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Large Hadron Collider Physicists Discover Three New Exotic Particles

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A corridor containing a section of the Large Hadron Collider at CERN.

A corridor containing a section of the Large Hadron Collider at CERN.
Photo: VALENTIN FLAURAUD / AFP (Getty Images)

Physicists at CERN’s Large Hadron Collider announced today the discovery of three exotic particles that may help reveal how quarks bind together.

One particle is a pentaquark (a hadron made up of five quarks) and the other two are tetraquarks. They were found by the LHCb Collaboration at CERN, which uses a 5,600-ton detector on a portion of the Large Hadron Collider to investigate differences between matter and antimatter.

Last year, the collaboration found the first double-charm tetraquark, the longest-lived exotic matter particle yet found. The newly discovered particles add to the collaboration’s running list of exotic particles.

“The more analyses we perform, the more kinds of exotic hadrons we find,” said Niels Tuning, an LHCb physics coordinator, in a CERN release. “We’re witnessing a period of discovery similar to the 1950s, when a ‘particle zoo’ of hadrons started being discovered and ultimately led to the quark model of conventional hadrons in the 1960s. We’re creating ‘particle zoo 2.0’.”

Hadrons are strongly interacting subatomic particles made up of quarks and antiquarks. Your familiar protons and neutrons are both hadrons; they are each made up of three quarks.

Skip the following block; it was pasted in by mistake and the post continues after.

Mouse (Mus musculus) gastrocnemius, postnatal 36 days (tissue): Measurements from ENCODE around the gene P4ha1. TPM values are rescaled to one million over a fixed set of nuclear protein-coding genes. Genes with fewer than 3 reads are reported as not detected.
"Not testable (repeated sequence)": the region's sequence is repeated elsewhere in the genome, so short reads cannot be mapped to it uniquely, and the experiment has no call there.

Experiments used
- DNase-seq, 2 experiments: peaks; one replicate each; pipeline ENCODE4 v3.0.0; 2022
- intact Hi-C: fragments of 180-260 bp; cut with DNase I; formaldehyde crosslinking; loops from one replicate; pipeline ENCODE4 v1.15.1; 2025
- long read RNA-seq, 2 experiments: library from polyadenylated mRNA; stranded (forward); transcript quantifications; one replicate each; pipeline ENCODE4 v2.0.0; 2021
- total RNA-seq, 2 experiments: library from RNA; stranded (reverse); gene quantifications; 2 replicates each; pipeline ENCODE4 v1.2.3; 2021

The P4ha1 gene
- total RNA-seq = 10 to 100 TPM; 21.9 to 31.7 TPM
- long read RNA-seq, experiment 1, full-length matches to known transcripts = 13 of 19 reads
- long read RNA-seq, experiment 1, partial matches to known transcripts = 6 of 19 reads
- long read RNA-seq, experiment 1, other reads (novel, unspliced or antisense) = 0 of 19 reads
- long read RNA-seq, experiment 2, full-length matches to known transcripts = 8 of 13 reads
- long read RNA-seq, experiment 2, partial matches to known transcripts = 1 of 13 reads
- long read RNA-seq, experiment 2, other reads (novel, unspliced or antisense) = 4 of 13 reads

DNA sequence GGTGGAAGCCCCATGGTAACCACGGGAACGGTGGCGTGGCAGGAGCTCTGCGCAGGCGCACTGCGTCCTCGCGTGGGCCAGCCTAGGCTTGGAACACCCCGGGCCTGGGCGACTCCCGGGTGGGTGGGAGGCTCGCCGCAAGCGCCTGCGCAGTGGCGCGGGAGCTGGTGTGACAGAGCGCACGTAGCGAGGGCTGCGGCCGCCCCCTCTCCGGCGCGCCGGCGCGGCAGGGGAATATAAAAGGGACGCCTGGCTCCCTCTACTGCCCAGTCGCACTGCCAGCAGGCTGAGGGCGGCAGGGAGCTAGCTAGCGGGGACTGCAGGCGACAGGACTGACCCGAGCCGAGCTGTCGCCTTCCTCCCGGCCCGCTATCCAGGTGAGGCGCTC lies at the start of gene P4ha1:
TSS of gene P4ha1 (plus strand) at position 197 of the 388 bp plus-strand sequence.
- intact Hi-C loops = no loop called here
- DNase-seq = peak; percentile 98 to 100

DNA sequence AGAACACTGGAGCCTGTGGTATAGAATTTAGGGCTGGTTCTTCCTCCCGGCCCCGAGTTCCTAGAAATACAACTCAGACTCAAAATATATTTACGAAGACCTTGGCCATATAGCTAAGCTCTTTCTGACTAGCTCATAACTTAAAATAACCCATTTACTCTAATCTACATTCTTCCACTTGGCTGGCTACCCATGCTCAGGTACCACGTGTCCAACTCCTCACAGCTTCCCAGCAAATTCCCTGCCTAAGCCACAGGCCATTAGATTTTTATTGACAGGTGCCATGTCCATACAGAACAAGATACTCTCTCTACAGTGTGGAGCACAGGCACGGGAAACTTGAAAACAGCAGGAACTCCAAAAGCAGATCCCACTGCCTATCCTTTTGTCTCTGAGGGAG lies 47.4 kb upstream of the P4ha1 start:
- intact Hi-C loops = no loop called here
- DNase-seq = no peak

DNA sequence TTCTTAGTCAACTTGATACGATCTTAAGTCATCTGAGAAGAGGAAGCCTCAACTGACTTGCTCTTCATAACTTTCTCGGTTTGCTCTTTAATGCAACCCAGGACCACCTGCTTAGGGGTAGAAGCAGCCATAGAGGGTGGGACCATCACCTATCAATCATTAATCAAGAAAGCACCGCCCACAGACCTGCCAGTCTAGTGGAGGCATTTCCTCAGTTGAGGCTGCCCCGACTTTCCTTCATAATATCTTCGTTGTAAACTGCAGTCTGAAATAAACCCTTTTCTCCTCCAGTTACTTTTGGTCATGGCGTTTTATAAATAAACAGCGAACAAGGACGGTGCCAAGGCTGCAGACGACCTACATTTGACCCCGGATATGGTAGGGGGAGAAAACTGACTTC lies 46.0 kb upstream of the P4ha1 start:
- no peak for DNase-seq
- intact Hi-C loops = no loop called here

Quarks come in six flavors (up, down, charm, strange, top and bottom), which can combine in different ways to make up unique particles.

For example, the recently discovered pentaquark is made of strange, up, down and charm quarks, as well as a charm antiquark. It’s the first known pentaquark to contain a strange quark. The two new tetraquarks are a pair: one is doubly charged, and the other is its neutral partner.

Side-by-side illustrations of the two newly discovered tetraquarks.

“Finding new kinds of tetraquarks and pentaquarks and measuring their properties will help theorists develop a unified model of exotic hadrons, the exact nature of which is largely unknown,” LHCb spokesperson Chris Parkes said in the CERN release. “It will also help to better understand conventional hadrons.”

Ten years ago yesterday, the Higgs boson’s existence was confirmed, and physicists at the LHC continue to find new particles. Sixty-six hadrons have so far been discovered at the collider, and the LHCb has been responsible for 59 of them. The LHC’s third run began today, and physicists expect that the very energetic collisions will offer even better data to unpack the hidden underpinnings of our universe.

And there’s plenty of useful data to be gleaned besides the new particles that come out of the collisions. “The search for new particles is not even half of everything we do at the LHC,” Freya Blekman, a particle physicist at the University of Hamburg and a contributor to the CMS and FCC-ee collaborations, told Gizmodo in a video call last week. “We also do a lot of studies as far as how matter sticks together and how these well-known nuclear forces work on a much more detailed level.”

With the high-luminosity Large Hadron Collider on the horizon, the future of particle physics is as bright as ever.

More: 10 Years After the Higgs Boson, What’s the Next Big Thing for Physics?

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